Welcome to a place where we can share ideas about grandparenting, especially ways to pass spiritual values and family stories to the next generation.

Mary is the co-author of The Grandparent Connection: 365 Ways to Connect With Your Grandchild's Heart.
Visit www.legacyconnection.org
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Co-author of The Grandparent Connection: 365 Ways to Connect With Your Grandchild's Heart

Friday, September 4, 2009

Audio Books

Friday'sGrand Connection Fun
by Mary May Larmoyeux

"You’ve been barreling down the highway for hours. Everyone’s dissolving into a state of terminal crankiness, including you. The kids cry “are we there yet?” each time a highway exit sign comes into view. The healthy snacks are long gone, you’re down to your last package of emergency Gummy Worms, and you’ve still got four more hours in the car ahead of you. You’re tempted to pull over on the highway and dump the entire crew. Don’t. Instead, pop an audio book into your tape or CD player, relax, and listen to a story."
The National Children's Book and Literacy Alliance

Have you discovered audio-books? Available in both bookstores and the library, they are a great resource to share with the grands, whether they live nearby or around the world.

When I spoke to a group of grandparents last week, one couple told about recording books for their grandkids, and sending them overseas where they lived with missionary parents. The grandparents rang a bell to indicate when it was time to "turn the page."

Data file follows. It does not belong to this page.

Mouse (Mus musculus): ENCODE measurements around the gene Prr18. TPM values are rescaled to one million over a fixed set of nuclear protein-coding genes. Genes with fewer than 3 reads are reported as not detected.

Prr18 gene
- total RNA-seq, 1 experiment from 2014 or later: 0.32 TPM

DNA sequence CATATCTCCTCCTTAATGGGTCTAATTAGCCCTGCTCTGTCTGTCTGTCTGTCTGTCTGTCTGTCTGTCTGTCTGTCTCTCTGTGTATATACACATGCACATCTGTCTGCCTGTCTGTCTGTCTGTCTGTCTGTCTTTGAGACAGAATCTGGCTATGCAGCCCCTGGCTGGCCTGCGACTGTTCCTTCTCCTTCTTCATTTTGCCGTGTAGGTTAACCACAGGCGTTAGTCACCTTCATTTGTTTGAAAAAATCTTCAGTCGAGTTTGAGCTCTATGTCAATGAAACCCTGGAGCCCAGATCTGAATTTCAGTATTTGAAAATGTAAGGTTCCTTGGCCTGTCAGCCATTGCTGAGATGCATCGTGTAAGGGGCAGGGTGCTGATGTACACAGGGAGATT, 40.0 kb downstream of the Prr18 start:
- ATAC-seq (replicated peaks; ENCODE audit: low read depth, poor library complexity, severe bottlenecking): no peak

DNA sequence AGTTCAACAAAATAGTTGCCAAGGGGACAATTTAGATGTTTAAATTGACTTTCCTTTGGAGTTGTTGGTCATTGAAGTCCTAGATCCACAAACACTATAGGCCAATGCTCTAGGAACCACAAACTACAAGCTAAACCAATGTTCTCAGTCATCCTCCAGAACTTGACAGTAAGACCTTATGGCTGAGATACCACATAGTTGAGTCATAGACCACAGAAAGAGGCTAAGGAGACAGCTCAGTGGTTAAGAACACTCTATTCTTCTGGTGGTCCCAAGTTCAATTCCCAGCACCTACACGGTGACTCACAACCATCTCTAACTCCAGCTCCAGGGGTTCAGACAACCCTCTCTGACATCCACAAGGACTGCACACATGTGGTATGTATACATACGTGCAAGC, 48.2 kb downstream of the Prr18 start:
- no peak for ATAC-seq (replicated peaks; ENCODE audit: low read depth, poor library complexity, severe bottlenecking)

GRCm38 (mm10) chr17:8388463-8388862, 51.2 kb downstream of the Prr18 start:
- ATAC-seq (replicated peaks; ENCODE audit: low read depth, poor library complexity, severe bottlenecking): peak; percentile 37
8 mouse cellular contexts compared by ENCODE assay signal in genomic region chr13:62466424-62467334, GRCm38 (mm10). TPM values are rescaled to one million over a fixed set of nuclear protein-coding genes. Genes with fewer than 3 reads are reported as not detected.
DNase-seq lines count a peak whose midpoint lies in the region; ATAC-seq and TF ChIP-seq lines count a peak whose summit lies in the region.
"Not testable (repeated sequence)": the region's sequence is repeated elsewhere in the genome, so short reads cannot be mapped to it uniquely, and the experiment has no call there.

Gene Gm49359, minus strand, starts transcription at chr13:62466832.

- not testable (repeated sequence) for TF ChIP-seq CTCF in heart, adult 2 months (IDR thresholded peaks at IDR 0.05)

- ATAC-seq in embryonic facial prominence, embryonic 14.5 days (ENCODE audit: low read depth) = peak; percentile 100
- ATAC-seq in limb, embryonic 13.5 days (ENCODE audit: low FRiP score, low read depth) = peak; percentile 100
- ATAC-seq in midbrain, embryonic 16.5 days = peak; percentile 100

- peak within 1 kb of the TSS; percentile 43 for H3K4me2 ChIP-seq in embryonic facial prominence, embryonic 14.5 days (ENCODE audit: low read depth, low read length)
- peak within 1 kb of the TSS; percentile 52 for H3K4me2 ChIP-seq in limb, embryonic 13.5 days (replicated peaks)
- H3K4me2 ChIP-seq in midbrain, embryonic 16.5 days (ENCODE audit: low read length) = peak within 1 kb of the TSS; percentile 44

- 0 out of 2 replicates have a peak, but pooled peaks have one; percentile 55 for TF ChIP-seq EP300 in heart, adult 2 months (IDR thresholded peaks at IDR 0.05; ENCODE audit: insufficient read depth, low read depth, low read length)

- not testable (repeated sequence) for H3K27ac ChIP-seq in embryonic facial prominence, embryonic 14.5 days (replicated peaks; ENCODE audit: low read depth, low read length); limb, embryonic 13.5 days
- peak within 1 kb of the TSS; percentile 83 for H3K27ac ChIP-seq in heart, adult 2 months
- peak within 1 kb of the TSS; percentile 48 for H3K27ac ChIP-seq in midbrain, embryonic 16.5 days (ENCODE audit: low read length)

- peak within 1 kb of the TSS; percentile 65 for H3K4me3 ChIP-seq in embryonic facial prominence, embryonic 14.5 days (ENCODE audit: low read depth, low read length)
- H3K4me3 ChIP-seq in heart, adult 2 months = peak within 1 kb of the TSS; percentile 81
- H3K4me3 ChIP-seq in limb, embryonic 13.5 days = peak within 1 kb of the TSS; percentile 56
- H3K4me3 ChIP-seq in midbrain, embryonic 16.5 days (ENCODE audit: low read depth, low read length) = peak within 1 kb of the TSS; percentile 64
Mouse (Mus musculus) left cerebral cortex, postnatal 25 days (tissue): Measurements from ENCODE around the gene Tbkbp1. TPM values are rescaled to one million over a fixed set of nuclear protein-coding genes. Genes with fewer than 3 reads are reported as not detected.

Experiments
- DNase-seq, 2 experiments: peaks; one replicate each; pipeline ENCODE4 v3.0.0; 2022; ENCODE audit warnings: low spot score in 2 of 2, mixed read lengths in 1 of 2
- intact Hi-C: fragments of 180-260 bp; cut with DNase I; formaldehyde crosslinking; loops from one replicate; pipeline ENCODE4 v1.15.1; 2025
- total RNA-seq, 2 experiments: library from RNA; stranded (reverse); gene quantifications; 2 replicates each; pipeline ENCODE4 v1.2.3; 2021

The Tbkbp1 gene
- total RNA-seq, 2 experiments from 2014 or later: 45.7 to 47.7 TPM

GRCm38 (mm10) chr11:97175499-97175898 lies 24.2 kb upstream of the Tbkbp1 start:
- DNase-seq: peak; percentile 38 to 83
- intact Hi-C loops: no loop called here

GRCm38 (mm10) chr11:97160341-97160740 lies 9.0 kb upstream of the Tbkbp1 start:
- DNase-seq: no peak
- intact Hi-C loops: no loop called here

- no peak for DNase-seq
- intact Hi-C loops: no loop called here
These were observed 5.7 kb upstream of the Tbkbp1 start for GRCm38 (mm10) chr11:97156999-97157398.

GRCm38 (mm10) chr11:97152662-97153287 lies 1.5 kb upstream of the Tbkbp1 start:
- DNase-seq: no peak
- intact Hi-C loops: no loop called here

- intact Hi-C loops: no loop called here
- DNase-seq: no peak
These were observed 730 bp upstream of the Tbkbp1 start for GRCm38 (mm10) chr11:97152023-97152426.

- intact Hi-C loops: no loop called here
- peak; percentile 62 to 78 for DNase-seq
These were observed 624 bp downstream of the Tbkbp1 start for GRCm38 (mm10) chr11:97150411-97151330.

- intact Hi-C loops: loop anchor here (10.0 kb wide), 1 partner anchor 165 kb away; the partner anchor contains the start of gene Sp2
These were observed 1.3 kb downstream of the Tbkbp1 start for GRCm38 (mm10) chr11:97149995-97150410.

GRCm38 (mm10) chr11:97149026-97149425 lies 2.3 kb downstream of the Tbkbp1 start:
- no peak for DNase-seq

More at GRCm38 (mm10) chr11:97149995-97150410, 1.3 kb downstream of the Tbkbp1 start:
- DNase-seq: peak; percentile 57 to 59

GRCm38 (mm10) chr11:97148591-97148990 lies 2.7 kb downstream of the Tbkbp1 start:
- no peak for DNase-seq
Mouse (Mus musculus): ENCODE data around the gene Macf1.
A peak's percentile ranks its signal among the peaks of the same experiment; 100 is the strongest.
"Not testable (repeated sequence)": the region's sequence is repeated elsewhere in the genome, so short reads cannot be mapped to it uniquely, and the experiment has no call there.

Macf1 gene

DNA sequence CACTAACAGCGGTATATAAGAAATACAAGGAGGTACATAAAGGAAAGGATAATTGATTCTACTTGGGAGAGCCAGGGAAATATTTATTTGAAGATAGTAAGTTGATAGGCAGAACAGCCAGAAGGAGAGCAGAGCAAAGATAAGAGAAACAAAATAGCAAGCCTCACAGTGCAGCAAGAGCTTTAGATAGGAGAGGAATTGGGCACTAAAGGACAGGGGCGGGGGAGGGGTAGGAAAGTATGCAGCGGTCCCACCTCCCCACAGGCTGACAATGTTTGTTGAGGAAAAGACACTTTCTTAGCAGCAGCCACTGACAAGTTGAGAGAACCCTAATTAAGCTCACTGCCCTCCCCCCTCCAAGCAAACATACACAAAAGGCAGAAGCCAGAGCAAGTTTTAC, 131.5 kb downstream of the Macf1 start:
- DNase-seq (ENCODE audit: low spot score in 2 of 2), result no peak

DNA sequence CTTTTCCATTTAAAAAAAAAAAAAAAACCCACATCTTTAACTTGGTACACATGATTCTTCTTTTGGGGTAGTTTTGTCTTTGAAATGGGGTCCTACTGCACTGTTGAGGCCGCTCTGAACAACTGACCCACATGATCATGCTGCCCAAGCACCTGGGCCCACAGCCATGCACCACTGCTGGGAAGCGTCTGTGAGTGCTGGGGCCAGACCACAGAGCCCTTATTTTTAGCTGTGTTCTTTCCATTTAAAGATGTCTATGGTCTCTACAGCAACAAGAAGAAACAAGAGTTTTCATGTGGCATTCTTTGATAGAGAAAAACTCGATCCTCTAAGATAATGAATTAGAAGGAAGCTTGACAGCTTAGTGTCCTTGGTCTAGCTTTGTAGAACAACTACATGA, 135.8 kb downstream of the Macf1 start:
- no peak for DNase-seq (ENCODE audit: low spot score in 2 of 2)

Pops and I did the same thing when some grandchildren lived out of state. We mailed them audio-books that we recorded, along with a copy of the books that we read. Their parents said that the kids loved it! (We had a little introductory message before each book or story that we read ... telling the grands how much we love them.)

Here's an idea: We could ask family members of all ages to record a favorite story or small book. How fun it would be to not only listen to these tapes or CDs together, but also to discuss the principles shared in the stories.

A good friend's father loved to tell family stories. One of her favorite possessions is a prized recording of him telling the tales that he so loved to share. Although he is no longer with her, she can still sense his presence as she hears his familiar voice and contagious laugh.

It takes a little time to record a favorite book, Bible passage, or family story, but it's well worth the effort! If you've recorded audio-books, what tips to do have for us?

Have a wonderful weekend,

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© 2009 by Mary May Larmoyeux. All rights reserved.
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Anonymous said...

Audio books saved me when we first moved to Manhattan. I felt as though I had a friend telling me a story. I listened to books we studied in school but books I had not really been interested in at the time. I think it is wonderful for children and folks who are housebound, especially. - Rita

Karen Jordan said...

Great idea--recording your voice as you read a book for your grandchildren! I like the idea of recording your family and faith stories to pass down as a legacy, too. Thanks for the prompts, Mary.

Mary May Larmoyeux said...

Hi, Rita. I've never thought about recording stories for those who are housebound. That would be a great thing to do for elderly loved ones who seldom leave their house! Thanks for sharing. - Mary

Mary May Larmoyeux said...

Hi, Karen. It's so good to hear from you. You are so right about passing family and faith stories down as a legacy. - Mary